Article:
By: Kristen Eckman
During the beginning stages of hiring, many employers, especially in the STEM fields, are focused on hard skills (i.e. specific, teachable abilities that can be defined and measured, such as the ability to use software programs). However, when determining the ultimate hirability of a candidate, soft or transferable skills are in the forefront of employers’ minds. If you feel your hard skills are lacking, or you want to differentiate yourself during the final stages, focus on the transferable skills you have to offer.
What are Transferable Skills?
Transferable skills are the aptitude and knowledge that you acquire through any experience that can be transferred to future employment settings. According to Wikipedia, “A transferable skill is an ability or expertise which may be used in a variety of roles or occupations.” They are less tangible and harder to quantify than hard skills.
- Interpersonal or customer service skills (such as diplomacy, negotiation, and collaboration)
- Communication skills (such as writing, speaking, and presenting)
- Leadership skills (such as delegation, scheduling, and training)
- Self-Management (such as professionalism, organizational skills, and time-management skills)
- Critical thinking (such as problem solving, decision making, and analysis)
How Do I Identify or Gain Transferable Skills?
When identifying the transferable skills that you may already have, think about what past professors, teammates, or managers have said that you do well. Transferable skills can be gained from any experience including:
- Completing academic projects and papers show research, analytical, and presentation skills
- Group projects help you practice communication and collaboration skills
- Managing a heavy class load or balancing school with work impart organizational skills and time management
- Collaborating with multi-departmental teams instills communication and interpersonal skills
- Taking the lead on a project teaches project management, problem solving, organizational skills, and the ability to prioritize and take initiative
- Explaining complex technical points to laypeople uses communication skills
- Unrelated Work Experience:
- Supervising people demonstrates leadership, training, or delegation skills
- Working on several stations or projects at once leads to skills in multi-tasking
- Learning to be prompt, adhering to deadlines, and staying focused on work related duties are all aspects of professionalism
- Interacting with customers, clients, or managers develops interpersonal and communication skills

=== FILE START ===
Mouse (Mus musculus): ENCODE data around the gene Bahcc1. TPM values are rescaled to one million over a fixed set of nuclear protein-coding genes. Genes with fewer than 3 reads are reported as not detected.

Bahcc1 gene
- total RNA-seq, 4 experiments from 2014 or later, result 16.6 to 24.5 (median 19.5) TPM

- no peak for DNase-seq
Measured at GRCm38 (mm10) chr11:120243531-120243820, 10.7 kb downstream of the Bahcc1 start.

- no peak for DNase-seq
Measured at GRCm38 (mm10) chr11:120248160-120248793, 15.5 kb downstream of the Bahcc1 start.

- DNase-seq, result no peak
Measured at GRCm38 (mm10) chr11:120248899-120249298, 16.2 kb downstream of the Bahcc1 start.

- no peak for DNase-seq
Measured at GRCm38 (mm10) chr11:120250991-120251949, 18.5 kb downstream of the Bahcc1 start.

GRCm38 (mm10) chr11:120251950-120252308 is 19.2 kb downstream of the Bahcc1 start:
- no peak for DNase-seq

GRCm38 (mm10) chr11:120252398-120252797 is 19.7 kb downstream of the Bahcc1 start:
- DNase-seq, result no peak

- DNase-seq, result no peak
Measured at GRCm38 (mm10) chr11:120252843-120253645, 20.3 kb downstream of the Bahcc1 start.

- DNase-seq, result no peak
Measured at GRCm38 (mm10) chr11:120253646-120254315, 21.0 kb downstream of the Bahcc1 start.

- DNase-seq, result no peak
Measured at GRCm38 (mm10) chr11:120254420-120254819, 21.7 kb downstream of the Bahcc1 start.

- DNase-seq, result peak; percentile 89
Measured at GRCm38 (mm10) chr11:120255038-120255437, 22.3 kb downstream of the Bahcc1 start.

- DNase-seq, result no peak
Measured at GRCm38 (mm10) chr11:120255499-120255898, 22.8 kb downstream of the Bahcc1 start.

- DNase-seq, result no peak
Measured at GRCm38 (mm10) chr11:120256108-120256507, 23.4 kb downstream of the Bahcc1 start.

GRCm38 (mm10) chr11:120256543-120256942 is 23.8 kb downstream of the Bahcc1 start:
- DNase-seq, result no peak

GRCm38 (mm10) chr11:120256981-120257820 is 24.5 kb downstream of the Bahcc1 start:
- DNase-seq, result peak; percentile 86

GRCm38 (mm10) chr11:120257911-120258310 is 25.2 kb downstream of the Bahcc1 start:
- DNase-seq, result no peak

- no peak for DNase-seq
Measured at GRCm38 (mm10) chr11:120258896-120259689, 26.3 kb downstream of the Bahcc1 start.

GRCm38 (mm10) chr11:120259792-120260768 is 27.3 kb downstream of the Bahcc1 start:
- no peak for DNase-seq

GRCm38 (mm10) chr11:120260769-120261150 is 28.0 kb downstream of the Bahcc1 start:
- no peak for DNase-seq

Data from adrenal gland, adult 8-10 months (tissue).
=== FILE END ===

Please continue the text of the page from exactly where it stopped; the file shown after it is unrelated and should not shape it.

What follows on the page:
- Volunteering, Sports Team, Participating in an Organization, or a Personal Project/Hobby:
- Depending on the experience, these can be opportunities to develop skills such as event planning, organization, team work, leadership, problem solving, negotiation, or teaching
How Do I Highlight Transferable Skills?
Examine job descriptions to see what employers in your industry value. Use the key words and action verbs mentioned in the job description on your resume and in your cover letter. Sometimes employers use applicant tracking systems or ATS to screen incoming resumes for keywords relevant to the particular job. Resumes that contain more of the keywords that employers are looking for will be ranked higher by the ATS. This is why it is a good idea to not only tailor each cover letter you send but each resume as well.
- Add a Leadership section to highlight supervisory experience, volunteer work, or group membership
- Use strong actions verbs that convey your transferable skills to begin each bullet
- See the Wentworth Action Verbs handout
- Cover Letters
- Tailor each cover letter to each job description by matching your transferable skills with the ones used in the job description.
- Provide examples. Use scenarios and short stories to demonstrate the skills you have that are mentioned in the job description.
- Use your transferable skill examples when answering questions such as “Tell me about yourself”, “What are your strengths?”, and “Why should we hire you?”.
- Share your examples that showcase how you used or developed the specific transferable skills that the employer is looking for. Organize your examples by using the PAR Method: Project + Action = Result.
- At the end of the interview you may be asked, “Is there anything you would like to add that we didn’t get to discuss?”. This is a great opportunity to share your transferable skill examples that you didn’t get to mention.
- Also at the end of the interview, you will be asked, “Do you have any questions for me?”. Ask, “What characteristics does a successful person have in this organization?”. Listen to the answer and then reply with your transferable skill example that matches the characteristics that they mentioned.
- List transferable skills in your skills section and get endorsements
- Talk about skills you have gained from past experiences in your summary or experience section
- Ask for recommendations from past managers that focus on your transferable skills
- See the LinkedIn Cheat Sheet & the Wentworth LinkedIn Guide
To find this handout and other resume writing resources, click here.
As always, to make an appointment with your Co-op + Career Advisor call the front desk at 617.989.4101 or stop by the CO-OPS + CAREERS Office.